Cher is 78. She first records as "Bonnie Jo Mason," and then "Cherilyn." Teaming up with Sonny Bono in 1964, they record as "Caesar and Cleo," before changing it to "Sonny and Cher" the next year. When they hit it big with "I Got You Babe," she sticks with Cher.

No one could guess it was merely the first step in an ongoing artistic redefinition that would continue for decades. After the smash success of Sonny & Cher's recordings and TV show, Cher scored pop hits on her own, such as "Half Breed" and "Gypsys, Tramps & Thieves" in the '70s, before switching into disco mode for "Take Me Home." In the '80s, she became an esteemed actress, with lead roles in the highly acclaimed films Mask and Moonstruck (the latter earned her an Oscar). Incredibly, she followed that by returning to the pop charts in the late '80s with "If I Could Turn Back Time" and, ten years later, becoming a Madonna-like dance-pop diva with the megahit "Believe."

Jane Wiedlin is 66. She had her first success as the guitarist in the Go-Go’s, playing on classic iconic singles like “We Got the Beat” and “Our Lips Are Sealed” that helped make them the most popular female group to emerge from the punk/new wave boom of the late '70s and early '80s. Creatively restless, Wiedlin left the band in 1984, releasing a charting solo single, “Blue Kiss,” and a self-titled solo debut, Jane Wiedlin, a year later in 1985. She also pursued an acting career and appeared in several films, including Bill & Ted’s Excellent Adventure and Clue, and added her distinct voice-overs to the television shows King of the Hill, Batman: The Animated Series, Mission Hill, and Pinky and the Brain, plus all three Scooby Doo films. She also sang on the song "Cool Places" with Sparks.

Dan Wilson is 63. He gained recognition on the indie scene playing in Trip Shakespeare His songwriting resume includes "Closing Time," which he wrote for his band Semisonic, "Not Ready to Make Nice" (co-written with the Chicks) and "Someone like You" (co-written with Adele).


2012 - Robin Gibb, one-third of the Bee Gees and a singer-songwriter who helped to turn disco into a global phenomenon by providing the core of the soundtrack to Saturday Night Fever, died at age 62. As a member of the Bee Gees, he sold over 100 million records worldwide during the course of a career in which he sang lead on many of their great pop hits, such as "Massachusetts," "I Gotta Get a Message to You," "I Started a Joke," "New York Mining Disaster 1941," and "How Can You Mend a Broken Heart." While Gibb's falsetto became the Bee Gees' signature during the disco era, it was Robin's quietly passionate tenor that defined their first run of hits, and his harmony vocals with his brothers Barry and Maurice were always an integral part of their sound.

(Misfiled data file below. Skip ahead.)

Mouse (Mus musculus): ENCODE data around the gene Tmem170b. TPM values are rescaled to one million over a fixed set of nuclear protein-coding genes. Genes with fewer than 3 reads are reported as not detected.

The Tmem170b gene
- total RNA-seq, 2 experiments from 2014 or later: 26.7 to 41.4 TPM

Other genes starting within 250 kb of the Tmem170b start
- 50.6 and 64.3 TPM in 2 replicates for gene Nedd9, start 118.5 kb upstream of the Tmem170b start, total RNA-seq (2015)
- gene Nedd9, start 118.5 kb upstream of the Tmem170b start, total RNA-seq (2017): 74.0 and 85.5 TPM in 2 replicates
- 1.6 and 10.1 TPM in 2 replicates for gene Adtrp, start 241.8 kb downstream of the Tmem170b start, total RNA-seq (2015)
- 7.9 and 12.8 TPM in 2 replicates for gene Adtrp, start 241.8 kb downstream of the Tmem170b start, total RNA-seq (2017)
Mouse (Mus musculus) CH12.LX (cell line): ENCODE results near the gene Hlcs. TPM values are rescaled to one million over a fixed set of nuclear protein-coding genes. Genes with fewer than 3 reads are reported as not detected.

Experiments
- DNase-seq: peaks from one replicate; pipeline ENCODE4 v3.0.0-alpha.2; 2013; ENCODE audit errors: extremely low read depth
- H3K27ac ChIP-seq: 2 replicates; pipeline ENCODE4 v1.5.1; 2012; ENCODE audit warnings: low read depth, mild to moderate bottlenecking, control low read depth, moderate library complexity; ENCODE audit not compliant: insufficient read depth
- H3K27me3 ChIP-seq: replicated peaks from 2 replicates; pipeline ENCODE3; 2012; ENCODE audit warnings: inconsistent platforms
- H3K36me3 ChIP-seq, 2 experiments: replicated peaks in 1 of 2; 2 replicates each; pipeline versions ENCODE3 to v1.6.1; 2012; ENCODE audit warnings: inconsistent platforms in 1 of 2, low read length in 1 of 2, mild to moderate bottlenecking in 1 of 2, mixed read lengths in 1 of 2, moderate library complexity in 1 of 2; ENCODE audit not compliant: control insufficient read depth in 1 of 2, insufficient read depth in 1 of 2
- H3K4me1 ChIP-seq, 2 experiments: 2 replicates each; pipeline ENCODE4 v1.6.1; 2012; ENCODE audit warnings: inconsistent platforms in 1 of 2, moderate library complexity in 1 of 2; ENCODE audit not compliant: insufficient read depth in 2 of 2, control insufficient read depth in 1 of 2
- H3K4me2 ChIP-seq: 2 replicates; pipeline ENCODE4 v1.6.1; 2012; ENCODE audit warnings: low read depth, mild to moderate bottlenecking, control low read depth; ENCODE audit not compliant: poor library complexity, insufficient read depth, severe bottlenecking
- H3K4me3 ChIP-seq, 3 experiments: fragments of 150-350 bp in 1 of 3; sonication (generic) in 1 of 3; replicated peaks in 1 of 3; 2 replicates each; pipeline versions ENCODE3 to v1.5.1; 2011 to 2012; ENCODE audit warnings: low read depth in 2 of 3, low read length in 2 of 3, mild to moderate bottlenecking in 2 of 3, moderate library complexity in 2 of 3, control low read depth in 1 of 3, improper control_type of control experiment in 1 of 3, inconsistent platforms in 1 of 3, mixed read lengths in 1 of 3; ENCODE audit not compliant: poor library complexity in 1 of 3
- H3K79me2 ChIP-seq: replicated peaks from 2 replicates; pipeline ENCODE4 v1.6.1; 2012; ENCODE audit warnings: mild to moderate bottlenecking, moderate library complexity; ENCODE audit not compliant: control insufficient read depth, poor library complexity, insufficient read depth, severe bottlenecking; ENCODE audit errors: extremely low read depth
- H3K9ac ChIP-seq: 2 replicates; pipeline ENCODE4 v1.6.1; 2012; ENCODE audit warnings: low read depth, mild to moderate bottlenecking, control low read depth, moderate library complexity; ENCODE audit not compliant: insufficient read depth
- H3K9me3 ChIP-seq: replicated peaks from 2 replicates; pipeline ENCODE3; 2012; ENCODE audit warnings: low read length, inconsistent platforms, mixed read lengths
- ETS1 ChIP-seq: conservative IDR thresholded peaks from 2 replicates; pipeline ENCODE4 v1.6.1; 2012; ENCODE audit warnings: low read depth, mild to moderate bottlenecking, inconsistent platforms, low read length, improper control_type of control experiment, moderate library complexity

2021 - Drummer Roger Hawkins died age 75. He was best known for playing as part of the studio band known as the Muscle Shoals Rhythm Section. His drumming can be heard on dozens of hit singles, including tracks by Percy Sledge (‘When a Man Loves a Woman’), Aretha Franklin (‘Respect’), Wilson Pickett (‘Mustang Sally’. Hawkins also worked with Duane Allman, Joe Cocker, Paul Simon, Bob Seger, Bonnie Bramlett, Boz Scaggs, Albert King, Traffic, Rod Stewart, Eric Clapton and Willie Nelson.

2013 - Ray Manzarek, died at age 74. One of the influential keyboard players in the history of rock music. Manzarek grew up in Chicago, then moved to Los Angeles in 1962 to study film at UCLA. It was there he first met Doors singer Jim Morrison, though they didn’t talk about forming a band until they bumped into each other on a beach in Venice, California, in the summer of 1965 and Morrison told Manzarek that he had been working on some music. “And there it was!” Manzarek wrote in his 1998 biography, Light My Fire. “It dropped quite simply, quite innocently from his lips, but it changed our collective destinies.”

The Doors didn’t have a bassist, so Manzarek often played the bass parts on his Fender Rhodes piano. He also played a Vox Continental organ, which can be heard on the famous intro to “Light My Fire” and numerous other Doors classics.

On This Day In Music History are gathered from This Day in Music, Rolling Stone, Music This Day, Song Facts and Wikipedia.